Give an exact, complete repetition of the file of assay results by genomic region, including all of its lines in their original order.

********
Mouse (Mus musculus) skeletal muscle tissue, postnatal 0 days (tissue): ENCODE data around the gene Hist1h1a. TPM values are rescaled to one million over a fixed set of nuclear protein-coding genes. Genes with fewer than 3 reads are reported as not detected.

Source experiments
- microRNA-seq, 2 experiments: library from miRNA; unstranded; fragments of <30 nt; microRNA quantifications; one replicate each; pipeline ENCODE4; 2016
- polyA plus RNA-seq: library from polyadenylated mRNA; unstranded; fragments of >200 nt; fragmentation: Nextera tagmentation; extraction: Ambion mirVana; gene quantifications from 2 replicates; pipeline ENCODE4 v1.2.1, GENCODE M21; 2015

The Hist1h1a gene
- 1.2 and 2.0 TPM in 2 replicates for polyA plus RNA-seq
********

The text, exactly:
Mouse (Mus musculus) skeletal muscle tissue, postnatal 0 days (tissue): ENCODE data around the gene Hist1h1a. TPM values are rescaled to one million over a fixed set of nuclear protein-coding genes. Genes with fewer than 3 reads are reported as not detected.

Source experiments
- microRNA-seq, 2 experiments: library from miRNA; unstranded; fragments of <30 nt; microRNA quantifications; one replicate each; pipeline ENCODE4; 2016
- polyA plus RNA-seq: library from polyadenylated mRNA; unstranded; fragments of >200 nt; fragmentation: Nextera tagmentation; extraction: Ambion mirVana; gene quantifications from 2 replicates; pipeline ENCODE4 v1.2.1, GENCODE M21; 2015

The Hist1h1a gene
- 1.2 and 2.0 TPM in 2 replicates for polyA plus RNA-seq